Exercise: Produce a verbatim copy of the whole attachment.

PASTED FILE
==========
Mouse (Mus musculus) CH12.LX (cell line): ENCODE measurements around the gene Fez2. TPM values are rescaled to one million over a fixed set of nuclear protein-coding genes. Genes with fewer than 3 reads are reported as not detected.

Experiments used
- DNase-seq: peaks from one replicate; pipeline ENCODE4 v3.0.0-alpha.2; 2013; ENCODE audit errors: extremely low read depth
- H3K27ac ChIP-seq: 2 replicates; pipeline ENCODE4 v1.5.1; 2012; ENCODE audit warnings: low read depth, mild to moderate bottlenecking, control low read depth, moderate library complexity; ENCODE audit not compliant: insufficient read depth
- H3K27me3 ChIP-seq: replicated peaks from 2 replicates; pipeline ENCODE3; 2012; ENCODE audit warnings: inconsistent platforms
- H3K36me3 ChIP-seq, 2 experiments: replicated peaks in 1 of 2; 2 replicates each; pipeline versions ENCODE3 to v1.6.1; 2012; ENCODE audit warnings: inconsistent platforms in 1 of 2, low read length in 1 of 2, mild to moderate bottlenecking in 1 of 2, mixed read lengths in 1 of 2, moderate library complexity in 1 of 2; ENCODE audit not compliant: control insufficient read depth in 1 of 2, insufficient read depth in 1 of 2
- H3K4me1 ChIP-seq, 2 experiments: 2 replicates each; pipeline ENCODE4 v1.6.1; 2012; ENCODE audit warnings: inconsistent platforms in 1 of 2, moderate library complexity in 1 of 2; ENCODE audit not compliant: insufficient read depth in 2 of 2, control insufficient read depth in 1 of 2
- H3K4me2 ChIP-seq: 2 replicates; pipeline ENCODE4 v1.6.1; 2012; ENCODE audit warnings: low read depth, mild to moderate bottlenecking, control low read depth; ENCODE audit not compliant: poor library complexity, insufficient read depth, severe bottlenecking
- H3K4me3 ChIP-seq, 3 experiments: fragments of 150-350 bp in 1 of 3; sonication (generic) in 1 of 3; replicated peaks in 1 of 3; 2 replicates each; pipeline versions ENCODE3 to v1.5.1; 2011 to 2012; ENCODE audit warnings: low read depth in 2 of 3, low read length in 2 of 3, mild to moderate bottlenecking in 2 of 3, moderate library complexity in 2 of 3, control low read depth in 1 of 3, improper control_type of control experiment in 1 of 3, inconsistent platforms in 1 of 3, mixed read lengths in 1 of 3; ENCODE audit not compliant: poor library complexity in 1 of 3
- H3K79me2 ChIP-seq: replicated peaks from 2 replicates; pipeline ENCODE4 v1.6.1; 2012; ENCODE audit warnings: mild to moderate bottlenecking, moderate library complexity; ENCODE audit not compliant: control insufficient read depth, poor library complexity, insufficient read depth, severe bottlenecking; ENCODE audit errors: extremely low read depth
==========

Mouse (Mus musculus) CH12.LX (cell line): ENCODE measurements around the gene Fez2. TPM values are rescaled to one million over a fixed set of nuclear protein-coding genes. Genes with fewer than 3 reads are reported as not detected.

Experiments used
- DNase-seq: peaks from one replicate; pipeline ENCODE4 v3.0.0-alpha.2; 2013; ENCODE audit errors: extremely low read depth
- H3K27ac ChIP-seq: 2 replicates; pipeline ENCODE4 v1.5.1; 2012; ENCODE audit warnings: low read depth, mild to moderate bottlenecking, control low read depth, moderate library complexity; ENCODE audit not compliant: insufficient read depth
- H3K27me3 ChIP-seq: replicated peaks from 2 replicates; pipeline ENCODE3; 2012; ENCODE audit warnings: inconsistent platforms
- H3K36me3 ChIP-seq, 2 experiments: replicated peaks in 1 of 2; 2 replicates each; pipeline versions ENCODE3 to v1.6.1; 2012; ENCODE audit warnings: inconsistent platforms in 1 of 2, low read length in 1 of 2, mild to moderate bottlenecking in 1 of 2, mixed read lengths in 1 of 2, moderate library complexity in 1 of 2; ENCODE audit not compliant: control insufficient read depth in 1 of 2, insufficient read depth in 1 of 2
- H3K4me1 ChIP-seq, 2 experiments: 2 replicates each; pipeline ENCODE4 v1.6.1; 2012; ENCODE audit warnings: inconsistent platforms in 1 of 2, moderate library complexity in 1 of 2; ENCODE audit not compliant: insufficient read depth in 2 of 2, control insufficient read depth in 1 of 2
- H3K4me2 ChIP-seq: 2 replicates; pipeline ENCODE4 v1.6.1; 2012; ENCODE audit warnings: low read depth, mild to moderate bottlenecking, control low read depth; ENCODE audit not compliant: poor library complexity, insufficient read depth, severe bottlenecking
- H3K4me3 ChIP-seq, 3 experiments: fragments of 150-350 bp in 1 of 3; sonication (generic) in 1 of 3; replicated peaks in 1 of 3; 2 replicates each; pipeline versions ENCODE3 to v1.5.1; 2011 to 2012; ENCODE audit warnings: low read depth in 2 of 3, low read length in 2 of 3, mild to moderate bottlenecking in 2 of 3, moderate library complexity in 2 of 3, control low read depth in 1 of 3, improper control_type of control experiment in 1 of 3, inconsistent platforms in 1 of 3, mixed read lengths in 1 of 3; ENCODE audit not compliant: poor library complexity in 1 of 3
- H3K79me2 ChIP-seq: replicated peaks from 2 replicates; pipeline ENCODE4 v1.6.1; 2012; ENCODE audit warnings: mild to moderate bottlenecking, moderate library complexity; ENCODE audit not compliant: control insufficient read depth, poor library complexity, insufficient read depth, severe bottlenecking; ENCODE audit errors: extremely low read depth